Elisabeth Elliot once told a story about visiting a farm in Northern Wales. While there, she stood and watched a dog named Mack chase sheep down a hill. Mack nipped and barked at the herd of lambs and kept them in line while his master, John, used his horse to nudge a flock of rams back towards the valley.
She witnessed John grab each ram’s horns and throw them into a deep antiseptic bath at the pens. As the ewes raced to escape, Mack bit their faces, forcing them to stay in the liquid. The poor flock struggled and fought to get out, but to no avail. John then pushed the herd towards a narrow channel. If the Rams tried to escape, John hooked their horns with a rod and dunked them back in the bath, holding down their nose, eyes, and ears for a few seconds below the liquid.
Elisabeth wished there was a way to explain to the rams that what they underwent was for their benefit. “An explanation would be too lofty for them to understand, and the shepherd they had grown to trust required only their submission,” she said.
Sheep dipping is a common practice that prevents kept lambs from attracting parasites. The ewes who wander the fields and roam mountaintops on their own—without a shepherd, suffer attacks from vermin and eventually fall ill and die.
It’s not hard to see the correlation with the Christian life. Sometimes we feel like we will drown in our sorrows, and sometimes we blame God for our suffering. Yet, hindsight shows us that we have learned something about Christ’s character, which we didn’t see before.
In the Old Testament, we learn about many of God’s faithful servants who undergo severe trials, and yet they continue to yield to God’s will. We read about Job, who lost all his children, wealth, and health. Amid Job’s groaning, God hushes his complaints and charges Job with statements about his Sovereignty. “Shall a faultfinder contend with the Almighty? He who argues with God, let him answer it.” (Job 40:2 ESV).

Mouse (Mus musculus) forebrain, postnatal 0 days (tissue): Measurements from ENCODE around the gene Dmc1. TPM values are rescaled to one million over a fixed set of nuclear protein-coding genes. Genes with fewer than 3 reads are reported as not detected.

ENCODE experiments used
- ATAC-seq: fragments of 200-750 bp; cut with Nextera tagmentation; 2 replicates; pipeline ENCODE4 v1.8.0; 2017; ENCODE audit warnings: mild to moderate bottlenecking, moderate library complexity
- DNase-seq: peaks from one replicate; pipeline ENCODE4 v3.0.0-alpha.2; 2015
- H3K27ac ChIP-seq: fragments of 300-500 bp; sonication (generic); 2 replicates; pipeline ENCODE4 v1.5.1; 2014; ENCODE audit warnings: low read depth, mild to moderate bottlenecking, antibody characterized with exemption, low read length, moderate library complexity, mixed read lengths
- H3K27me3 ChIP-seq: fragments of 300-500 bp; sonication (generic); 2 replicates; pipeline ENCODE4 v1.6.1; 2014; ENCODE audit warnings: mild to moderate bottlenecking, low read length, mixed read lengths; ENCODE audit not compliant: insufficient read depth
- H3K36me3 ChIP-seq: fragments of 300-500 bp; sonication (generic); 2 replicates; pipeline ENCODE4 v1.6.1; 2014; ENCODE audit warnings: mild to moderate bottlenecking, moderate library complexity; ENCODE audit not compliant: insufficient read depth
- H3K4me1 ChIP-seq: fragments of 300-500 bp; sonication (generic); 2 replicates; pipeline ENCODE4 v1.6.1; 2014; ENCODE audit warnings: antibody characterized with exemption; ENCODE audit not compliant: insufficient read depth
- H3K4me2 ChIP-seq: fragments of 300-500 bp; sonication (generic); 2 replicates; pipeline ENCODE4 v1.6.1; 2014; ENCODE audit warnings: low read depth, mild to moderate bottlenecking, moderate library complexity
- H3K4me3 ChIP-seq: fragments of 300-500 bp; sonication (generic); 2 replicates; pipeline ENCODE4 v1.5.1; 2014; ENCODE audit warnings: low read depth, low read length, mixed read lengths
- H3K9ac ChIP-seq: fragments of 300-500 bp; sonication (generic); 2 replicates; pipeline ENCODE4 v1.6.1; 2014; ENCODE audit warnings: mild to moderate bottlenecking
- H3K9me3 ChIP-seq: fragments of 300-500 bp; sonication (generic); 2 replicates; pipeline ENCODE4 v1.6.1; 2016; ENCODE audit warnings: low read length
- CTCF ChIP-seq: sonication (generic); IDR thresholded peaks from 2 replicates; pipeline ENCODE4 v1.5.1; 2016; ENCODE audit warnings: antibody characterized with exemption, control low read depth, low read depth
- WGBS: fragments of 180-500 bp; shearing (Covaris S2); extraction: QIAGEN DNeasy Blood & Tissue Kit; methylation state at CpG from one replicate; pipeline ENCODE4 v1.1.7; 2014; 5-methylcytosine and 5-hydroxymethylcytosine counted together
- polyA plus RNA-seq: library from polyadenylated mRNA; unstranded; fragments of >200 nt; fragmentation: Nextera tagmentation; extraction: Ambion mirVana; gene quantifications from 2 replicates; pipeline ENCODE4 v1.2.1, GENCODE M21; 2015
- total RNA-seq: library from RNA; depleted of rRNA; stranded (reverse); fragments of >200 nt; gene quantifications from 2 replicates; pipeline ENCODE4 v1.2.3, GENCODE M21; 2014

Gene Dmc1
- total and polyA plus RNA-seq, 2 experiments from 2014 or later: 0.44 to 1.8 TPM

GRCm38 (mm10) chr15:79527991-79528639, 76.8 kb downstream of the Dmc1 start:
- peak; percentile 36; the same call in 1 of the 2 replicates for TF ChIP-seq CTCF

Likewise, Daniel’s friends, Shadrach, Meshach, and Abed-nego, refuse to bow to King Nebuchadnezzar’s statue. The Ruler sends them to a fiery furnace heated seven times above its average temperature for their rebellion. However, when the king looks inside the kiln, he finds four men walking around—not three. He and Daniel’s friends learned that day that not only was God capable of saving lives, but he also accompanied them into their trial.
Furthermore, we learn of Joseph’s brothers, who sell him into slavery. Joseph suffered many years in jail for the false accusations. Through the years, Joseph gains the respect of his guardians but continues to live in the dungeons for years. Joseph later reunites with his family, understanding that “What his brothers meant for evil, God meant for good,” to save Israel.
In the New Testament, we see Paul, who received thirty-nine lashes multiple times. He is stoned, shipwrecked, imprisoned, forced into hard labor, starved, and chained to a guard 24 hours a day, etc. Then in Romans 8:38-39, Paul says, “For I am convinced that neither death, nor life, nor angels, nor principalities, nor things present, nor things to come, nor powers, nor height, nor depth, nor any other created thing will be able to separate us from the love of God that is in Christ Jesus our Lord.” (NASB)
At last, we learn that God still loved them in their suffering, pain, and hardships. Situations may not turn out as we liked, and we may even have scars from our journey. Still, in the end, we can acknowledge that God’s character and love for us never change.
3 thoughts on “The Shepherd’s Purpose is Love”
Such a comfort to read this tonight. Really a blessing.
My goodness Lizette this is a wonderful piece of writing! Thank you for the reminder that God never changes–He continues to love us and take care of us–even as you said maybe in ways we don’t understand but He is there right with us.
Very good ilustration with the rams, I used to watch my father and other farmers drag cows into a tank full with a liquid call creso in order to clean them from ticks. the cows had to be dragged thru the liquid for their own good.